Happy Halloween, ya’ll

The Chronicle of Higher Education gives us, in festive mood, A Brief History of Academics Writing Seriously About Zombies. Unsurprisingly, philosophy takes center stage:

In philosophy, zombies are confined safely to the theoretical realm. Contemporary philosophers use thought experiments involving zombies to “illuminate problems about consciousness and its relation to the physical world,” according to the Stanford Encyclopedia of Philosophy, whose entry on “zombies” includes priceless passages such as this:

“Suppose a population of tiny people disable your brain and replicate its functions themselves, while keeping the rest of your body in working order (see Block 1980); each homunculus uses a cell phone to perform the signal-receiving and -transmitting functions of an individual neuron. Now, would such a system be conscious? Intuitively one may be inclined to say obviously not. Some, notably functionalists, bite the bullet and answer yes. However, the argument does not depend on assuming that the homunculus-head would not be conscious. It depends only on the assumption that its not being conscious is conceivable—which many people find reasonable. In [the philosopher David] Chalmers’s words, all that matters here is that when we say the system might lack consciousness, ‘a meaningful possibility is being expressed, and it is an open question whether consciousness arises or not’ (1996, p. 97). If he is right, then the system is not conscious. In that case it is already very much like a zombie, the only difference being that it has little people where a zombie has neurons.”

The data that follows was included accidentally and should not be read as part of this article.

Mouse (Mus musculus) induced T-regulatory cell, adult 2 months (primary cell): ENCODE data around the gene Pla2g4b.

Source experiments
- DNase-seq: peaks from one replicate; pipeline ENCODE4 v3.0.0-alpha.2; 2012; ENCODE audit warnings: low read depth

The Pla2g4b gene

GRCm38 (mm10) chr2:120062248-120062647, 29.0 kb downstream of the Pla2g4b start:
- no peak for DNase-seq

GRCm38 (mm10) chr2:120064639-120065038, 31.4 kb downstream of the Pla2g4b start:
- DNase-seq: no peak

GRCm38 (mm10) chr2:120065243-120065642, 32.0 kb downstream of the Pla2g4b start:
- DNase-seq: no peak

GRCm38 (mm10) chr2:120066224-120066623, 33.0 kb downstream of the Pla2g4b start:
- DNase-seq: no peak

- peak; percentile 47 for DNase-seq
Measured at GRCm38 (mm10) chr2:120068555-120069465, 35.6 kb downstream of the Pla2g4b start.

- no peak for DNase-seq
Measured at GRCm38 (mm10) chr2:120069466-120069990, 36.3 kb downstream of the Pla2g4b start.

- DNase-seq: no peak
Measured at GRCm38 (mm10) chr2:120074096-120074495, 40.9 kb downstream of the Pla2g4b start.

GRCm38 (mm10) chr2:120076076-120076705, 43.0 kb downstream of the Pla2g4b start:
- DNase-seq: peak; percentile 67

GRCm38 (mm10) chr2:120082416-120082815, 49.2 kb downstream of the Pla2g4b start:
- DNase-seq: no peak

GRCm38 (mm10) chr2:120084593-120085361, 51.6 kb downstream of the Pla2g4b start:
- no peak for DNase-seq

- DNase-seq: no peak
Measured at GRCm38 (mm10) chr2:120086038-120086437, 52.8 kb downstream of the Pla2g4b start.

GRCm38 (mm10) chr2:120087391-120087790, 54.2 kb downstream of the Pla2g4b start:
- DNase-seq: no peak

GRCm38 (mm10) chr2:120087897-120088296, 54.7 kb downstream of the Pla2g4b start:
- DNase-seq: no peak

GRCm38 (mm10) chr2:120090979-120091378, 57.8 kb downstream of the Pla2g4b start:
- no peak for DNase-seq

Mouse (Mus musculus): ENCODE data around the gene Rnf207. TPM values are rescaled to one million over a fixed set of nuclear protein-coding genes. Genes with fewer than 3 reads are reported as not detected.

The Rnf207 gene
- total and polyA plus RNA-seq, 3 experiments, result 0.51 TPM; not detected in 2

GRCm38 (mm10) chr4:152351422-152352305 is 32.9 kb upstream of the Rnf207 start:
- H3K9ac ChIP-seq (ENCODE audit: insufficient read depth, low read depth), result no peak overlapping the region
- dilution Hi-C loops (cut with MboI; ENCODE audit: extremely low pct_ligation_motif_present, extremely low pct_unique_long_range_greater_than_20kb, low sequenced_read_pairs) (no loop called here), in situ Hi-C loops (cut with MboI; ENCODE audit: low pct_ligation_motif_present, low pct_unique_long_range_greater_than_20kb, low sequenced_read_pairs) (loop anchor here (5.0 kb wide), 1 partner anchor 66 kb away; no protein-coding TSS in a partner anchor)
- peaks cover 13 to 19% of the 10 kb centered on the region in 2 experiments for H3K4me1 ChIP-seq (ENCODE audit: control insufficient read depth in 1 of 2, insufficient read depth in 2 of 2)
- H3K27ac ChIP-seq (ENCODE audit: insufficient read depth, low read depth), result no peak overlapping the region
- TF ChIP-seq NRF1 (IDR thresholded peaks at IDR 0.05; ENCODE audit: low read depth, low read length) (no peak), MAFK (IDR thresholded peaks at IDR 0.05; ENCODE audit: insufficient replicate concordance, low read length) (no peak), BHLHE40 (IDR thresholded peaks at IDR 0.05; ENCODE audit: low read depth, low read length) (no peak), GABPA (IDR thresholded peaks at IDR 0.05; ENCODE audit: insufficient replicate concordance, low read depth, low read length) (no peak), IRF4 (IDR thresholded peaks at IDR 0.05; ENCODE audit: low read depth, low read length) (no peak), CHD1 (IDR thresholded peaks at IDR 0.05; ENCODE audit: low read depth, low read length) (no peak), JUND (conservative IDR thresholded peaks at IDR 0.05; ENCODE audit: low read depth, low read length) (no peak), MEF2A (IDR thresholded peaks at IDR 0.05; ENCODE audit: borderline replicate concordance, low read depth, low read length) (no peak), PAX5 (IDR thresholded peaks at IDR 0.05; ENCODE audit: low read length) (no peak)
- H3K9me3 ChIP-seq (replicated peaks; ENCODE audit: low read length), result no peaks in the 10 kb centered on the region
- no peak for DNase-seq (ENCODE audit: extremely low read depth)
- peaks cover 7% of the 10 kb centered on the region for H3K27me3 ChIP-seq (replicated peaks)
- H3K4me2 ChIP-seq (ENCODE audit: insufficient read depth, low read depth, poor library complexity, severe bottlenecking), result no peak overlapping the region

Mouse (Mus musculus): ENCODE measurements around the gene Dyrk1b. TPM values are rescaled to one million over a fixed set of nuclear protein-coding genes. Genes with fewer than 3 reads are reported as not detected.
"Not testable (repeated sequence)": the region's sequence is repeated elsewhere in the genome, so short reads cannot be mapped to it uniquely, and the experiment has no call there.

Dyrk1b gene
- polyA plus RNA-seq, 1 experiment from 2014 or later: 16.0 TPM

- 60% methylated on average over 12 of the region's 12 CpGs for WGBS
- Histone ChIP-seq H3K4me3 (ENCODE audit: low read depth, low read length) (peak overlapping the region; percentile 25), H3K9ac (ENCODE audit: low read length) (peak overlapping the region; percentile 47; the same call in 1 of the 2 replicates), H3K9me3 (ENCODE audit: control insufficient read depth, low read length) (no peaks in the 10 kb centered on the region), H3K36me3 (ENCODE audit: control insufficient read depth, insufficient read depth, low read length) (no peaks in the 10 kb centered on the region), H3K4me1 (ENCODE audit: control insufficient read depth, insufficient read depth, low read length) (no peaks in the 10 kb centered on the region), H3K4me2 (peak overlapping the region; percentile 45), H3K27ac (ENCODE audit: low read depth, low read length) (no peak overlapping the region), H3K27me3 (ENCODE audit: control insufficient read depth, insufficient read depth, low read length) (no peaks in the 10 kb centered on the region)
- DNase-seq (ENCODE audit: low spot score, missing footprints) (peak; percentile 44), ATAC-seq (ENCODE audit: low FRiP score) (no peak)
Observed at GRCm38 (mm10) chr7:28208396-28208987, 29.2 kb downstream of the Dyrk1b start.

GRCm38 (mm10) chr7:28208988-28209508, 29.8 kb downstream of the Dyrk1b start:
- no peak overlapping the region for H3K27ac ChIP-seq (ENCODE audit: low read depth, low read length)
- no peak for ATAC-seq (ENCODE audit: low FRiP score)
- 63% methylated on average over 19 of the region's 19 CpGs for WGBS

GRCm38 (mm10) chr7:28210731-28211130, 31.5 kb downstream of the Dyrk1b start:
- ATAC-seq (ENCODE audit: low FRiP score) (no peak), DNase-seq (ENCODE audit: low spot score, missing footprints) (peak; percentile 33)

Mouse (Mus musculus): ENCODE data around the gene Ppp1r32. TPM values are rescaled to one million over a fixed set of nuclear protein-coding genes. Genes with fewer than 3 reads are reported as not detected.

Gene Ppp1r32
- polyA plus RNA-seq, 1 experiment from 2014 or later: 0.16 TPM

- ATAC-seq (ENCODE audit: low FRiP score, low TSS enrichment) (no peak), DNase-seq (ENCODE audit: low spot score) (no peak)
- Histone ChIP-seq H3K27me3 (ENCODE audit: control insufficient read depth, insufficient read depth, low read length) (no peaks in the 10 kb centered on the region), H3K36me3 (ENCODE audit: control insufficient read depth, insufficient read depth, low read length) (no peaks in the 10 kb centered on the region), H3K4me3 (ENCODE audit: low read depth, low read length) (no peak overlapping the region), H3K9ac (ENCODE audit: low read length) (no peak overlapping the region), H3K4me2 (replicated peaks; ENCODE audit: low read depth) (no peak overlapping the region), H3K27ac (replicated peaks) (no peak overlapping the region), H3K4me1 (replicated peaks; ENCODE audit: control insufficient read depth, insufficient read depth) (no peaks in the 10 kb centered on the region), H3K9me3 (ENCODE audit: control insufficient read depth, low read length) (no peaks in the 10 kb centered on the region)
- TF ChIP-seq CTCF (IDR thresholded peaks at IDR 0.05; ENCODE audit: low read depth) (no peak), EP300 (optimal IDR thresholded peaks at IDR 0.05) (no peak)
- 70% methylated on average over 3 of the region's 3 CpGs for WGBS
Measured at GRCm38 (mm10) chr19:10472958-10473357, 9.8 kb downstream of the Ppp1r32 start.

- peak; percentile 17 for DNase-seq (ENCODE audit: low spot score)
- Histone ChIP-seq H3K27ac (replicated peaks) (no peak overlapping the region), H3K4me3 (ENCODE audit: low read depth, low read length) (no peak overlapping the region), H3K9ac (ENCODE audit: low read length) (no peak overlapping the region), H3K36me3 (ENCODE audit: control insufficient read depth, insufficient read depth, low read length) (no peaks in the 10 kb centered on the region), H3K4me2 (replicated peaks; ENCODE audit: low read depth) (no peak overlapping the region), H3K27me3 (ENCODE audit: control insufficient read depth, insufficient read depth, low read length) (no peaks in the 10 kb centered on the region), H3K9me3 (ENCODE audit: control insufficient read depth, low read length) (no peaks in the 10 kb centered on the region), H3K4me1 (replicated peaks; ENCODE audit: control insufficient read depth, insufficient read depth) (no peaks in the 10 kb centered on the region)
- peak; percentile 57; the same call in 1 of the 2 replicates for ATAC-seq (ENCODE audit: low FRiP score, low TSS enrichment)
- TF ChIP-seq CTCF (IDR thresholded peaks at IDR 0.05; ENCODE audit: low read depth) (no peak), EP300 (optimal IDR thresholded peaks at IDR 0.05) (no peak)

And this:

“Suppose I smell roasting coffee beans and say, ‘Mm! Roasting coffee: I love that smell!’. Everyone would rightly assume I was talking about my experience. But now suppose my zombie twin produces the same utterance. He too seems to be talking about an experience, but in fact he isn’t because he’s just a zombie. Is he mistaken? Is he lying? Could his utterance somehow be interpreted as true, or is it totally without truth value? Nigel Thomas (1996) argues that ‘any line that zombiphiles take on these questions will get them into serious trouble.’”

Serious trouble, indeed. In some corners of academe, real zombies are unnecessary: the brains eat themselves.

Big burn, Chronicle. Now in the spirit of the season, I think we’re all honor bound to leave burning bags of dog poop on the Chronicle’s door step. . .